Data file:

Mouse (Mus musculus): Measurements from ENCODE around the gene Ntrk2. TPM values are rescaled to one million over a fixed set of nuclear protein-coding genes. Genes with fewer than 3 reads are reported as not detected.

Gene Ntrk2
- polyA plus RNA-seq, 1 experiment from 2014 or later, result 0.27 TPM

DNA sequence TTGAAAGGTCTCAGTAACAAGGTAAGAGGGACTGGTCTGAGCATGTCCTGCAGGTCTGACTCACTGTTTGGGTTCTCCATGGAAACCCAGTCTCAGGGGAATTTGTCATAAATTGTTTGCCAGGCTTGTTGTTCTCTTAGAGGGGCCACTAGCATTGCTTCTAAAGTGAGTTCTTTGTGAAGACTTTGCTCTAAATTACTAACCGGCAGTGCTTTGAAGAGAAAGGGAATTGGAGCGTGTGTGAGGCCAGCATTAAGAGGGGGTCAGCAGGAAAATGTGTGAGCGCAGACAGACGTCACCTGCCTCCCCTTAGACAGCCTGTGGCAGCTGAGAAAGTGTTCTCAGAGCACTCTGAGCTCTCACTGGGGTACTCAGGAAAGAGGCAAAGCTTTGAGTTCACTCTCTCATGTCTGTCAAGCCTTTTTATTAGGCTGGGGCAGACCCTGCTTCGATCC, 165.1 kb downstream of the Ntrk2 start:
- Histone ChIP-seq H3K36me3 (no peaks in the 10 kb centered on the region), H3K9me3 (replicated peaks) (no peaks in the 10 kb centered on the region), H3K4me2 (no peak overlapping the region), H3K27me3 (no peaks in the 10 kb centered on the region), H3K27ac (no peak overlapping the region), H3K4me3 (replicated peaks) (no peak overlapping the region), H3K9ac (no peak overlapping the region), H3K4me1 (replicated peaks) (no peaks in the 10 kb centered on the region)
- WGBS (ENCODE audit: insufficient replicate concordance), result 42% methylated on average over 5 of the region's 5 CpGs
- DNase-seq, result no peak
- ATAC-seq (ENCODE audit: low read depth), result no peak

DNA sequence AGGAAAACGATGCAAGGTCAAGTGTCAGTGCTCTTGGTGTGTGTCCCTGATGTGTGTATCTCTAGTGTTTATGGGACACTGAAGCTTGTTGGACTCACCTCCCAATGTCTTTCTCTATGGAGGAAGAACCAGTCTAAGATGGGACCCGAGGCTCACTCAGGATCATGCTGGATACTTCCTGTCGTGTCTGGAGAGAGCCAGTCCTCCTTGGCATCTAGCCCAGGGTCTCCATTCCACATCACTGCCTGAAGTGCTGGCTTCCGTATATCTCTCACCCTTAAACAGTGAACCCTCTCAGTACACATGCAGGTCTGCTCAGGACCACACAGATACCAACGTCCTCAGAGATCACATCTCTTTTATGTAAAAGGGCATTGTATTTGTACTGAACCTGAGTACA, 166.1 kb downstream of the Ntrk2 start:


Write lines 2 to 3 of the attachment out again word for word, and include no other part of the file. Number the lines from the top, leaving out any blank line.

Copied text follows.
Gene Ntrk2
- polyA plus RNA-seq, 1 experiment from 2014 or later, result 0.27 TPM